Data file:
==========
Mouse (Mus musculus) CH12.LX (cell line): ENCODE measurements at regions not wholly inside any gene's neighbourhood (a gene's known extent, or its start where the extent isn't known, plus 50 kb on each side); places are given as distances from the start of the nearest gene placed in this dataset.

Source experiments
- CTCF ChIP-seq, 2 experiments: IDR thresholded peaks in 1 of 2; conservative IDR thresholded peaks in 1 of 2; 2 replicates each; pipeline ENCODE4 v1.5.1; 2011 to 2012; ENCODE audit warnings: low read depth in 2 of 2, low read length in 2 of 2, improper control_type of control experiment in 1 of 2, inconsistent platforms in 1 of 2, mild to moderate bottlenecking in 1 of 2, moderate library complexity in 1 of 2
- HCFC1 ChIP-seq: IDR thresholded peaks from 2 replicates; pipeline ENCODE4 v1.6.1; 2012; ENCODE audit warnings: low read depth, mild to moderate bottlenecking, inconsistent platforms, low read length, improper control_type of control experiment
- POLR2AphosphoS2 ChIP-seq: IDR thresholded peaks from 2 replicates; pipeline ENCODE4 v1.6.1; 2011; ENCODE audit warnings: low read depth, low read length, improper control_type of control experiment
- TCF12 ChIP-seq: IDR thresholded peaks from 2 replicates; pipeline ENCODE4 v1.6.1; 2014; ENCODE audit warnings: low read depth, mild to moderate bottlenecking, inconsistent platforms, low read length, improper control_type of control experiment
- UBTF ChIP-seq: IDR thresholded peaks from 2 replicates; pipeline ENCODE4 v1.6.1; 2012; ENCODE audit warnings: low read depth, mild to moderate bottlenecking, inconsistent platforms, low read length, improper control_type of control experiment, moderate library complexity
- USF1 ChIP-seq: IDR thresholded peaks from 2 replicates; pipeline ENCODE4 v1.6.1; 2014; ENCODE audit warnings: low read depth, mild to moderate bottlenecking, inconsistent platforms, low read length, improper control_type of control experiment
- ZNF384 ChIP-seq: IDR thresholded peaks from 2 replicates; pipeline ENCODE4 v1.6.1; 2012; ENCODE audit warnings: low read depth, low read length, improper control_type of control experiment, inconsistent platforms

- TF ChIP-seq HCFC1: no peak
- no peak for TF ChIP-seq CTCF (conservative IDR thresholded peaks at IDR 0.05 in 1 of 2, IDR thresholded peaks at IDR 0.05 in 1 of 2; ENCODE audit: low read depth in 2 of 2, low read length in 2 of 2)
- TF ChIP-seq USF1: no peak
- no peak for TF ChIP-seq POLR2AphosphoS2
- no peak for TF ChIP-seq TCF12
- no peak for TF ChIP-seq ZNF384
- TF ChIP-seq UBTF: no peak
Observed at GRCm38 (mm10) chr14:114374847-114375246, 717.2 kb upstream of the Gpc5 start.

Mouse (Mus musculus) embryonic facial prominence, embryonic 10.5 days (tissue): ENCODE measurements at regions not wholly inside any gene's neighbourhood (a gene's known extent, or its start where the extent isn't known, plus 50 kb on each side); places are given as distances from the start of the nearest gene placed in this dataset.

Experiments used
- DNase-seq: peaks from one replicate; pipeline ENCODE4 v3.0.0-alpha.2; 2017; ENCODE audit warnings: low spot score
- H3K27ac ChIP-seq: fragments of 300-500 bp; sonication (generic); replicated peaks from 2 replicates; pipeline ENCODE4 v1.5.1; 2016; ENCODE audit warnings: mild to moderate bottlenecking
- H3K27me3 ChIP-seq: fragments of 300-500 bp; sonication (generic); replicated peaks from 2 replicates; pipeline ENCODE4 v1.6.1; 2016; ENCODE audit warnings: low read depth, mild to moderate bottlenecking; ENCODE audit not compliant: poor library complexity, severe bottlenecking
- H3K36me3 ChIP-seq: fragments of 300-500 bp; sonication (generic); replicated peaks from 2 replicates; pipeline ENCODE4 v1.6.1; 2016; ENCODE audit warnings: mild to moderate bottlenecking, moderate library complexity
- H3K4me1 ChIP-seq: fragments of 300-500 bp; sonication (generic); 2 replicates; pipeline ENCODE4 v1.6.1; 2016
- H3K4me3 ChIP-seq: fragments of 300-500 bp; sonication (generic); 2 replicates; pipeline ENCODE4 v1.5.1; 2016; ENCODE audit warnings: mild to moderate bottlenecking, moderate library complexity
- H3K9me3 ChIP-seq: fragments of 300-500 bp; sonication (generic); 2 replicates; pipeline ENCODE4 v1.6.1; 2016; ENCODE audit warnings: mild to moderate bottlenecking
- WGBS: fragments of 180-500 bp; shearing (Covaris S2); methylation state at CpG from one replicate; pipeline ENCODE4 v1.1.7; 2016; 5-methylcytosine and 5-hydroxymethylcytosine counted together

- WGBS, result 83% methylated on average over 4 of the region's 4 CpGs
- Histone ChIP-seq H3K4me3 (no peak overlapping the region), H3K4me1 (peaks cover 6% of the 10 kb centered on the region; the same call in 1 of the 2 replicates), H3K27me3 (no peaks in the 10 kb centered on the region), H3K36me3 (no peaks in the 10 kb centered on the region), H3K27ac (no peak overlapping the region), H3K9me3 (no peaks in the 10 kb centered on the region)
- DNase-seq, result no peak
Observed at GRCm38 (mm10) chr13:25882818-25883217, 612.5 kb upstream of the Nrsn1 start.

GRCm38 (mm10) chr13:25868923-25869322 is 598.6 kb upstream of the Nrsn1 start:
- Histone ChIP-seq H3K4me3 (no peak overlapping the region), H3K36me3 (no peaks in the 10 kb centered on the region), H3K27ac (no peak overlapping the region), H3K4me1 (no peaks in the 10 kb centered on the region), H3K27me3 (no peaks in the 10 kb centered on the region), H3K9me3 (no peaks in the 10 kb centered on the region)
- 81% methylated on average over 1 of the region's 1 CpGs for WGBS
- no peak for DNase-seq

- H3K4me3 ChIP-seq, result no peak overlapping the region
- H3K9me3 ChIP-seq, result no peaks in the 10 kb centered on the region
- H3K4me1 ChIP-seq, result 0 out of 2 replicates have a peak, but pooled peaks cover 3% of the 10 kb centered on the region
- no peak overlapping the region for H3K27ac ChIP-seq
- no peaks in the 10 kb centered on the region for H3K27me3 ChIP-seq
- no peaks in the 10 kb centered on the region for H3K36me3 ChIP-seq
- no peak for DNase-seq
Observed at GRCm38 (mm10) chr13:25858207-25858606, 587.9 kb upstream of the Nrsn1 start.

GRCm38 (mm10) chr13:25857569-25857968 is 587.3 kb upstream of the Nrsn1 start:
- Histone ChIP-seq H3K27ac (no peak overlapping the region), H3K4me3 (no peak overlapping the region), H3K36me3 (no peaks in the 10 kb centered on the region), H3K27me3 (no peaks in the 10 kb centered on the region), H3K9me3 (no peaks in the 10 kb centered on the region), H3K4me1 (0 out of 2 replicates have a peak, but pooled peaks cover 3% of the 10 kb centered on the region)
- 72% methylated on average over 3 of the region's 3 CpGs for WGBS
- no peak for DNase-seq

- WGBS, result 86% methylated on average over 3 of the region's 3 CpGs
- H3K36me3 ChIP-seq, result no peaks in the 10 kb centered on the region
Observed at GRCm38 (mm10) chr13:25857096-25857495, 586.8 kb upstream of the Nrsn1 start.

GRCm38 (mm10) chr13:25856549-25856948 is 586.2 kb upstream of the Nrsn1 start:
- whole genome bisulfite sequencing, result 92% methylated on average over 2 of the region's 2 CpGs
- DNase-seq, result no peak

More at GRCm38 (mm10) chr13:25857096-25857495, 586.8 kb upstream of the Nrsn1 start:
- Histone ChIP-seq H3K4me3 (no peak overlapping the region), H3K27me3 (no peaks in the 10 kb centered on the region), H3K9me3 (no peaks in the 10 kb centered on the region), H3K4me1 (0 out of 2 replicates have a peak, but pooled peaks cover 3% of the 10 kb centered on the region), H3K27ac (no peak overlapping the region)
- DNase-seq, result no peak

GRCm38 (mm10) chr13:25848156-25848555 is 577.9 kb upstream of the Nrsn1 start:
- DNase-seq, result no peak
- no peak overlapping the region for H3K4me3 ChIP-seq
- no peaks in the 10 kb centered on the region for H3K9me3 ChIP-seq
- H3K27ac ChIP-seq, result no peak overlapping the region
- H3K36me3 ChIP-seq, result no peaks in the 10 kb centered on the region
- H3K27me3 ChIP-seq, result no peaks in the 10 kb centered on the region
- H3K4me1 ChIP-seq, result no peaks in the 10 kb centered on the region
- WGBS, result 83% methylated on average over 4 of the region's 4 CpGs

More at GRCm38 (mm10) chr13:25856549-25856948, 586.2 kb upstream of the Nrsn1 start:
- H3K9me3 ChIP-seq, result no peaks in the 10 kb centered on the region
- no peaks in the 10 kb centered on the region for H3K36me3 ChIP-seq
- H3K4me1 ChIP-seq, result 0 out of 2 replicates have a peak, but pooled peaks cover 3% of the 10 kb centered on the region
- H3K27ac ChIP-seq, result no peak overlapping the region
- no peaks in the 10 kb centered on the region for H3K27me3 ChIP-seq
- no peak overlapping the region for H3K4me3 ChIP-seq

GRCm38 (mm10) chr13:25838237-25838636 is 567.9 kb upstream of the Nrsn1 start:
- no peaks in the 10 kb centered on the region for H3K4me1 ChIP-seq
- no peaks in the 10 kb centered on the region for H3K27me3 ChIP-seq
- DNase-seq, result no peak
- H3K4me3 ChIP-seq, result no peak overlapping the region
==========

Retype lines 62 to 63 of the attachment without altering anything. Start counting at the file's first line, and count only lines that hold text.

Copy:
- H3K36me3 ChIP-seq, result no peaks in the 10 kb centered on the region
- H3K27me3 ChIP-seq, result no peaks in the 10 kb centered on the region